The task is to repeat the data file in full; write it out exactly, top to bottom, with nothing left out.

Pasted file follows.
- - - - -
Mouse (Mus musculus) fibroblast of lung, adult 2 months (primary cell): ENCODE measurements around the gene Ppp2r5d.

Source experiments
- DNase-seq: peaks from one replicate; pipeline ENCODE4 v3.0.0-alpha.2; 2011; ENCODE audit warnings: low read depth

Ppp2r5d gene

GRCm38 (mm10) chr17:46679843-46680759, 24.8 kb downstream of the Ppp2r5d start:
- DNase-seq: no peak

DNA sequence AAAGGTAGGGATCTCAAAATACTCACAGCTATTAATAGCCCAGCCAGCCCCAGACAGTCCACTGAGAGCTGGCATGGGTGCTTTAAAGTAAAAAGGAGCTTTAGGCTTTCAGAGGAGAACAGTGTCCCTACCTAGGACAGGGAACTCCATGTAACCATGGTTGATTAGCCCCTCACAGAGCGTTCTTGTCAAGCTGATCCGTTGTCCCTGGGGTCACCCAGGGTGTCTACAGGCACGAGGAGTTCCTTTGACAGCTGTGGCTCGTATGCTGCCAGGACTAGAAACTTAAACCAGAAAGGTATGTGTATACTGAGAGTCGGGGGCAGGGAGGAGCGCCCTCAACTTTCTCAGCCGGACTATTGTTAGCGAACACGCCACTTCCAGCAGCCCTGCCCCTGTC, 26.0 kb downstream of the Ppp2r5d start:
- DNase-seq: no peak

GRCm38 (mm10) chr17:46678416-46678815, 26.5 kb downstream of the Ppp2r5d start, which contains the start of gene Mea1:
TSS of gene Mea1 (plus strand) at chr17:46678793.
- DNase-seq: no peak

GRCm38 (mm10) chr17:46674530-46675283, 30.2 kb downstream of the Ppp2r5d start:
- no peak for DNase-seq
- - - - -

Mouse (Mus musculus) fibroblast of lung, adult 2 months (primary cell): ENCODE measurements around the gene Ppp2r5d.

Source experiments
- DNase-seq: peaks from one replicate; pipeline ENCODE4 v3.0.0-alpha.2; 2011; ENCODE audit warnings: low read depth

Ppp2r5d gene

GRCm38 (mm10) chr17:46679843-46680759, 24.8 kb downstream of the Ppp2r5d start:
- DNase-seq: no peak

DNA sequence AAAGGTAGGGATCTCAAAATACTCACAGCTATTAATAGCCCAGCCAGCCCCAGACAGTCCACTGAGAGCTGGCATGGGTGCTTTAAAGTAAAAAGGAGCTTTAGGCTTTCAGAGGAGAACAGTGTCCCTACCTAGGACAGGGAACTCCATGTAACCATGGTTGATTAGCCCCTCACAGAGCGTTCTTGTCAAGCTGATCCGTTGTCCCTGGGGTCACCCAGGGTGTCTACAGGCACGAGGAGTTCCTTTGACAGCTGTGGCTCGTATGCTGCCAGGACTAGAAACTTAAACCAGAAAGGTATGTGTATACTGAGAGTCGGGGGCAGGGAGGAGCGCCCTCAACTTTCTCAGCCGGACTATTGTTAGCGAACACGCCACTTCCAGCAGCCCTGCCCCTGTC, 26.0 kb downstream of the Ppp2r5d start:
- DNase-seq: no peak

GRCm38 (mm10) chr17:46678416-46678815, 26.5 kb downstream of the Ppp2r5d start, which contains the start of gene Mea1:
TSS of gene Mea1 (plus strand) at chr17:46678793.
- DNase-seq: no peak

GRCm38 (mm10) chr17:46674530-46675283, 30.2 kb downstream of the Ppp2r5d start:
- no peak for DNase-seq